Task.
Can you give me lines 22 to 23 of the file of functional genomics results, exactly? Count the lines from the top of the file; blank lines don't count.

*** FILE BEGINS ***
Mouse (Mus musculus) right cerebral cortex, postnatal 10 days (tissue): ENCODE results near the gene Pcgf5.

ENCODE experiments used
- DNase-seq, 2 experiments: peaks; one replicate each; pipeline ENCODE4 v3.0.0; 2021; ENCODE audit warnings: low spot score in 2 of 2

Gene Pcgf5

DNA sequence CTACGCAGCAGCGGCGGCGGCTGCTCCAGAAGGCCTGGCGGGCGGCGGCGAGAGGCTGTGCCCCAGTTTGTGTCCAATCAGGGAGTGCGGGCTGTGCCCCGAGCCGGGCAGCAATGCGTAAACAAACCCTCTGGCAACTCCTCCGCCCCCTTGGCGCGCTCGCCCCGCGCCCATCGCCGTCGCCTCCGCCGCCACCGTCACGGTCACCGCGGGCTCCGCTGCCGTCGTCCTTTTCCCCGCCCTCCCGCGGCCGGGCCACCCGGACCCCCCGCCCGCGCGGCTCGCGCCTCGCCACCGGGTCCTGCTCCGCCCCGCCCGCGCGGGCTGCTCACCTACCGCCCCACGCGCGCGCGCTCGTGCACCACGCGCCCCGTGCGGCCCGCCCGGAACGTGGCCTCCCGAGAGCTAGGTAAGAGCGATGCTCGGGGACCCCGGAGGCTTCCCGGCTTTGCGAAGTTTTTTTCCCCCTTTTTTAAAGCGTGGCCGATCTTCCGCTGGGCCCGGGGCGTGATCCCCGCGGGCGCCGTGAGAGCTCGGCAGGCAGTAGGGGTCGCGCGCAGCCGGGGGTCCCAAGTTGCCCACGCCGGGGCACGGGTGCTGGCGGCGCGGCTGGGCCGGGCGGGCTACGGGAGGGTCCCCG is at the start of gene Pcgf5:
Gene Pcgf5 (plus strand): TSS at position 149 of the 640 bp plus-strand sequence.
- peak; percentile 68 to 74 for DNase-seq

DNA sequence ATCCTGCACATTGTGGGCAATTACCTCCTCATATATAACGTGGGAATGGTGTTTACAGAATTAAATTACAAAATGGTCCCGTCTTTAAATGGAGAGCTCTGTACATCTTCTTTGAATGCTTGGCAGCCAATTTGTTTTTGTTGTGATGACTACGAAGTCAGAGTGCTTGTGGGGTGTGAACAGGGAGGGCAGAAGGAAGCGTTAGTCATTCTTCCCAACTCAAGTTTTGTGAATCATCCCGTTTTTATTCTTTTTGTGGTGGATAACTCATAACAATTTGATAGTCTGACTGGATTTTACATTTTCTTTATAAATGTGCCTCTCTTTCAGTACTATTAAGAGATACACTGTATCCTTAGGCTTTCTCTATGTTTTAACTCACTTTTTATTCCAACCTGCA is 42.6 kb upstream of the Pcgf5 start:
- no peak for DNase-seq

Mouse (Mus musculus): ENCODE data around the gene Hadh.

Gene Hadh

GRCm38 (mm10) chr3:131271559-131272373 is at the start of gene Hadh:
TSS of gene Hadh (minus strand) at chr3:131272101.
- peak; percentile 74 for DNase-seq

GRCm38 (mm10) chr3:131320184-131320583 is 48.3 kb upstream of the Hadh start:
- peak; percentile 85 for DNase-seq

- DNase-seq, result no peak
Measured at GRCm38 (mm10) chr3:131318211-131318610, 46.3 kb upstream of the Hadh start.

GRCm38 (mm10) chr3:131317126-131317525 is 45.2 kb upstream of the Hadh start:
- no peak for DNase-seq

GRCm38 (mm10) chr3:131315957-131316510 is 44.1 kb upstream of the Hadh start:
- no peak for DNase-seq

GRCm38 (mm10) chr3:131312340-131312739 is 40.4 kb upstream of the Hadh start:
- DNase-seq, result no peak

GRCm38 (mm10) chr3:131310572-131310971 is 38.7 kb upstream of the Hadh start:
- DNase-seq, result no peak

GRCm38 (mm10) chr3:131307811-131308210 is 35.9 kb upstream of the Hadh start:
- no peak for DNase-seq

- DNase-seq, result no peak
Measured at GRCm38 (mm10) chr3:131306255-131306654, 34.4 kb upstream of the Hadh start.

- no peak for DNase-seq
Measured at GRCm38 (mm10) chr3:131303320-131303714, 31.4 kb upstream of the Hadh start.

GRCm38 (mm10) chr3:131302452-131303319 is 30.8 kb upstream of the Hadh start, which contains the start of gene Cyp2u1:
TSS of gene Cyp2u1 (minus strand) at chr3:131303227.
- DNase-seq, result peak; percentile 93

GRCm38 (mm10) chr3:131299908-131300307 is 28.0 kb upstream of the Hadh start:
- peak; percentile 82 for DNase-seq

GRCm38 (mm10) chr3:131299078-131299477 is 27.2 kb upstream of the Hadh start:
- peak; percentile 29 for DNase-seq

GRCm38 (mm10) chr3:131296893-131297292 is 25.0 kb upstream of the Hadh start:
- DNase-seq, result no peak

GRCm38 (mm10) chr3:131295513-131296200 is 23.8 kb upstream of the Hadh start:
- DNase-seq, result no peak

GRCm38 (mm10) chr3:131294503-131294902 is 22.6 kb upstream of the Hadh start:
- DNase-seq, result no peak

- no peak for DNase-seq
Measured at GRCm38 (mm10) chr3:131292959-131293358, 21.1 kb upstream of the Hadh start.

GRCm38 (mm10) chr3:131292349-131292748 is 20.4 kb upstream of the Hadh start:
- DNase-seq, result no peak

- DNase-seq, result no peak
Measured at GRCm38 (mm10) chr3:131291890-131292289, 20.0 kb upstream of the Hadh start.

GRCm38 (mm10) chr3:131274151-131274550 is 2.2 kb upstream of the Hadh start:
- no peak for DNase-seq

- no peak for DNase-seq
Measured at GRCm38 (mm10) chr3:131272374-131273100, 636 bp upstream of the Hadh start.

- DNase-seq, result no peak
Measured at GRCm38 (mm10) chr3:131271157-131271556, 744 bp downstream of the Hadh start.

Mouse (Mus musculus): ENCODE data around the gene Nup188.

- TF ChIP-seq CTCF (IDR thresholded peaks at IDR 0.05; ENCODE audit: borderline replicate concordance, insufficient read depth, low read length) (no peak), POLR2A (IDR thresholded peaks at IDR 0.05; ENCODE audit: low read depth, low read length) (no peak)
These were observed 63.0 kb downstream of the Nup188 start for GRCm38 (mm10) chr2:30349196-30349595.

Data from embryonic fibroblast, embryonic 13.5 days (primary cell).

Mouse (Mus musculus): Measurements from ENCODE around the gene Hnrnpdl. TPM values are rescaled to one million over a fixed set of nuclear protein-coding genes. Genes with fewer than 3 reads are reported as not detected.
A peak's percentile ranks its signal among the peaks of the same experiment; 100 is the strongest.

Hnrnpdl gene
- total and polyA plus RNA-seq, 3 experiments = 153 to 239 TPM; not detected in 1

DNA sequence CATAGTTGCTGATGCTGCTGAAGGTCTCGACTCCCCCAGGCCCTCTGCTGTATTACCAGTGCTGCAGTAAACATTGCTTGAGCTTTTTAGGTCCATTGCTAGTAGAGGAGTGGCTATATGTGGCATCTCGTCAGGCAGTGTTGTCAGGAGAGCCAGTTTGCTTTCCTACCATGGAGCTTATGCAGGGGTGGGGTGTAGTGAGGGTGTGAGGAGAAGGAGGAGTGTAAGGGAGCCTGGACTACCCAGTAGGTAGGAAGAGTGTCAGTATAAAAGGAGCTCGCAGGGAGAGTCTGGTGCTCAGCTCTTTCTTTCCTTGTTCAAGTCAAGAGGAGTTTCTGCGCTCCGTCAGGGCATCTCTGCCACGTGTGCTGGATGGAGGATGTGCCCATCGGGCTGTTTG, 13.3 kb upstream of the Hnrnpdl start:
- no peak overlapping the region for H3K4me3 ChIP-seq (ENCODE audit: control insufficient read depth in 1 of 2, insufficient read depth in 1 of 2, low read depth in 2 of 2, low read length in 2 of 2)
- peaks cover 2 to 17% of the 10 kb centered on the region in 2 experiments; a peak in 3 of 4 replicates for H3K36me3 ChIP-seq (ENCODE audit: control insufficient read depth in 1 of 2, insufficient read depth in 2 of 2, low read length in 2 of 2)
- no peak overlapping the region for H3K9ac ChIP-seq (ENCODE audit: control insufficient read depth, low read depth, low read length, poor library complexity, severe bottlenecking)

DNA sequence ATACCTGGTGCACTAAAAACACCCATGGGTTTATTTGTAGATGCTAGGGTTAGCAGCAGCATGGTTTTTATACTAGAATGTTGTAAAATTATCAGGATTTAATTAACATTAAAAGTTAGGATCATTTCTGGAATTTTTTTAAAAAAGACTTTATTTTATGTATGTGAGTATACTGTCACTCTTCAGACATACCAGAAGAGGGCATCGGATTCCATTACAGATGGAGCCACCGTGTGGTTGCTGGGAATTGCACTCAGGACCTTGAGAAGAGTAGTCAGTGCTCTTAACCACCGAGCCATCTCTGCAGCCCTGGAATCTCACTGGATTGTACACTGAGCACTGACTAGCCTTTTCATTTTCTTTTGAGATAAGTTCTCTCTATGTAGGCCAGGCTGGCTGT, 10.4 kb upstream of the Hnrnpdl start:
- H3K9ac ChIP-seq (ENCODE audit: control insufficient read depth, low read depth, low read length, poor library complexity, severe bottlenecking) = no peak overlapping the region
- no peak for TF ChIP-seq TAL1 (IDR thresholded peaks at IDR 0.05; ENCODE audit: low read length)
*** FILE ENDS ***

- no peak for DNase-seq

GRCm38 (mm10) chr3:131312340-131312739 is 40.4 kb upstream of the Hadh start: